I just learned in a C# tutorial that we can declare var name = new ClassNameOfOtherScript(); to create a new class object, then use the object to call the function in that class, but it doesn't seem to be working in Unity.

Am I understanding it wrong or does it work differently in Unity?

I have a class Cube1 this is attached to an object with SpriteRenderer enabled. Then I have another script ClockController which is not attach to any object. When I run it, the color of cube does not change to red?

public class Cube1 : MonoBehaviour
    public void Rectangle()
        GetComponent<SpriteRenderer>().color = Color.red;

public class ClockController : MonoBehaviour
    void Start()
        var cube1 = new Cube1();
  • 2
    \$\begingroup\$ Why would the colour of your existing Cube1 object change when you called the colour change function on a new Cube1 object? (ie. NOT the one that already exists in your scene/project) Did you try searching for past answers about how to get a reference to an existing object to call a method on it? \$\endgroup\$
    – DMGregory
    Commented Jan 11, 2021 at 13:03
  • \$\begingroup\$ Tested both code and noticed the different, indeed putting the title getting a reference on(existing) object would be more appropriate. Been learning C# fundamental tutorial for sometime yet I do not realize I'm on the wrong direction regarding the usage of "new" operator. Thank again!! \$\endgroup\$
    – chuackt
    Commented Jan 11, 2021 at 15:17

1 Answer 1


Well you are doing var cube1 = new Cube1(); which is how you would make an object in C#, but since it is Unity, and this is a MonoBehaviour, you are not supposed to make it like that.

Instead, make a new GameObject and attach the Cube1 script to it.

void Start()
    // make a new gameobject.
    GameObject gameObject = new GameObject();

    // adding a SpriteRenderer as your `Cube1` will try to access it.
    // -- please also see the bottom note of the answer. --

    // attach a Cube1 script to it and store the reference to it in a var. 
    Cube1 cube = gameObject.AddComponent<Cube1>();

    // call the function on that cube.

Sidenote, if you don't make an object in the scene that holds the ClockController, it won't execute the Start() method.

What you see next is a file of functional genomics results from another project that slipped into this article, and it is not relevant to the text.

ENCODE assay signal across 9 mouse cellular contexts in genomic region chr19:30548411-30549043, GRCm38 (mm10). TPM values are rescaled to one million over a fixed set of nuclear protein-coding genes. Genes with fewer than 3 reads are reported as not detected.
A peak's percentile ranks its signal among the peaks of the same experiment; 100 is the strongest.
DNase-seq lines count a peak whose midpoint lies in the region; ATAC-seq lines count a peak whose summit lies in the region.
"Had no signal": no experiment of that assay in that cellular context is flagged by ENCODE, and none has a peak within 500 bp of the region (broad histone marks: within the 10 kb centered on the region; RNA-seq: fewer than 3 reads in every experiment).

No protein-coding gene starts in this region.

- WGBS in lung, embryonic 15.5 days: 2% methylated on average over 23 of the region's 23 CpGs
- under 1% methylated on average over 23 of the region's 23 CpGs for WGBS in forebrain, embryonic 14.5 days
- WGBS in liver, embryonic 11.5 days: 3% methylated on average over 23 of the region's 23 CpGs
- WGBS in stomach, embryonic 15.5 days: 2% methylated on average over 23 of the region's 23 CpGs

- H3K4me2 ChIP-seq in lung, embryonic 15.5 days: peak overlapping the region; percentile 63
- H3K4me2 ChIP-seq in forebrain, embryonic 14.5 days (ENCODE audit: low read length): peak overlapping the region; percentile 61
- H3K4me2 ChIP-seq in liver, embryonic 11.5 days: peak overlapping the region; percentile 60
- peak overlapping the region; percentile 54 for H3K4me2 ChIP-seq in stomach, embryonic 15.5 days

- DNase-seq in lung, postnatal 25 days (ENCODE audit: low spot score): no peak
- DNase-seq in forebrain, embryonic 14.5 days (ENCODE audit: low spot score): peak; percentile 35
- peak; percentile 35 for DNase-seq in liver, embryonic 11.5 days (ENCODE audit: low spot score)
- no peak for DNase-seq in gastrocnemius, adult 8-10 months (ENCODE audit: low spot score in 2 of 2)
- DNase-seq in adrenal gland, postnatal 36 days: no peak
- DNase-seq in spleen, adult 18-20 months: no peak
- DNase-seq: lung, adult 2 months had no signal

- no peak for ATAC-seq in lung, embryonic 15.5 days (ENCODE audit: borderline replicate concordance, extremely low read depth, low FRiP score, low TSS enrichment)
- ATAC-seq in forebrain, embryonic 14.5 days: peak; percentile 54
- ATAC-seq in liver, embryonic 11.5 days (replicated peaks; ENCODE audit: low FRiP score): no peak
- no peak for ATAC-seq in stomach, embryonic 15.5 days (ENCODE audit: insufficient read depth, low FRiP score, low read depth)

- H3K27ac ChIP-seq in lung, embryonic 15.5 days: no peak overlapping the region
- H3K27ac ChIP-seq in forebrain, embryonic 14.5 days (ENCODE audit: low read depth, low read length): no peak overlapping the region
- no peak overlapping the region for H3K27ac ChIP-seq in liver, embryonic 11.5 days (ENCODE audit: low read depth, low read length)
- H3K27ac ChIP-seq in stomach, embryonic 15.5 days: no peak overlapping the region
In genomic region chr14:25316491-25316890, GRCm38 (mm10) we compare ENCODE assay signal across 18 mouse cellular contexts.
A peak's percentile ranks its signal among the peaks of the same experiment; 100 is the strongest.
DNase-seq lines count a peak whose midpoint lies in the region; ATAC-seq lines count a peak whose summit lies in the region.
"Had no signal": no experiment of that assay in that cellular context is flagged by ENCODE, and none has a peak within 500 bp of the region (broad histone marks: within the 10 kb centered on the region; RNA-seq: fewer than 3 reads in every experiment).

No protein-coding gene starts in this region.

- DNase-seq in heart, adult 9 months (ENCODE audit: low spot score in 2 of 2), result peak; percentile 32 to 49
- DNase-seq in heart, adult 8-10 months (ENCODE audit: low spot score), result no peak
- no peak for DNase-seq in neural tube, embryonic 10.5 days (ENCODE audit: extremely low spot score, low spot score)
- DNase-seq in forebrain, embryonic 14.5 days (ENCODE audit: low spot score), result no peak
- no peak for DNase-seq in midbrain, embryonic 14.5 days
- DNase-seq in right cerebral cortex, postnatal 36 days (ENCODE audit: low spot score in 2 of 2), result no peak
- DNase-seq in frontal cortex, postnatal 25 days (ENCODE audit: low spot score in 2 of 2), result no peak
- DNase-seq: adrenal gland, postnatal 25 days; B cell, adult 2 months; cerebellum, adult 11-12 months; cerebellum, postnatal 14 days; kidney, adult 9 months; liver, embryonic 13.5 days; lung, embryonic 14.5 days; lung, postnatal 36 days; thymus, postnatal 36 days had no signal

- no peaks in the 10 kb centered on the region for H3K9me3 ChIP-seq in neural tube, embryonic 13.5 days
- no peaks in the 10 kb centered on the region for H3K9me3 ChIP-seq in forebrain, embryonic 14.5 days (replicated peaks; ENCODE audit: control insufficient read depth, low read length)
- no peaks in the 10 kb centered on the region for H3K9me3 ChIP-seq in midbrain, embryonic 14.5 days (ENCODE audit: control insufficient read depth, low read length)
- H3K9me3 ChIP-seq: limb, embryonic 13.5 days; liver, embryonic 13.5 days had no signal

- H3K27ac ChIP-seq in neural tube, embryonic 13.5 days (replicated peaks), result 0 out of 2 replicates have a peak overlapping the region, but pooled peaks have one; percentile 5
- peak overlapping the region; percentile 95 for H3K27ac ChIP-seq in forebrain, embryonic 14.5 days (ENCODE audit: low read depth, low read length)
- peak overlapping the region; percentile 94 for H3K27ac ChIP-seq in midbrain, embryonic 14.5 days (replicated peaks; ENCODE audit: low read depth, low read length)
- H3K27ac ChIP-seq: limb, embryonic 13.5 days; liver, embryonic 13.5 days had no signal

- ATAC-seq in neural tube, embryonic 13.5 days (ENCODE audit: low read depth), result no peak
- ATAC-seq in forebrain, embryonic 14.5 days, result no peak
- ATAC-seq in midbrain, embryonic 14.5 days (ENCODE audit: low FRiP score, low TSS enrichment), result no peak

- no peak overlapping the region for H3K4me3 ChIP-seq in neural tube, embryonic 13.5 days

When you already have an existing GameObject (instead of making a new one) that has a script you want to access, you can use gameObject.GetComponent<Cube1>() , store it in a variable (if necessary) and access it that way. You just need to get that specific GameObject to begin with.

Extra info on component dependencies:

As pointed out by @DMGregory, cube.Rectangle() will try to find/access a SpriteRenderer on the cube object, which would have to be added first. You could add [RequireComponent(typeof(SpriteRenderer))] which means that whenever you add a Cube1 script to a GameObject, the required component is added aswell if it is not already there.

I'd suggest to take a look at the docs: https://docs.unity3d.com/ScriptReference/RequireComponent.html

Alternatives would probably be making sure in your Cube1 script that at some point a SpriteRenderer is attached, but that's all going off-topic I think.

  • 1
    \$\begingroup\$ Note that since Cube1.Rectangle() tries to get a reference to an attached SpriteRenderer component, it does not make sense to call this on a new object that has no SpriteRenderer on it, as shown in this answer. The as Cube1 is also unnecessary — the return type is already Cube1 \$\endgroup\$
    – DMGregory
    Commented Jan 11, 2021 at 13:23
  • \$\begingroup\$ Ah thanks, I was not sure about the as Cube1 part so looked up the docs (and saw it there). Will update my answer. Sharp one on the SpriteRenderer, guess I was too focussed on only answering how to call the function. \$\endgroup\$
    – D.Kallan
    Commented Jan 11, 2021 at 13:39
  • \$\begingroup\$ Note that the as is shown in the docs only for the overloads that take a type or string as an argument. It is not present in the example for the generic version that you're using here. \$\endgroup\$
    – DMGregory
    Commented Jan 11, 2021 at 13:42

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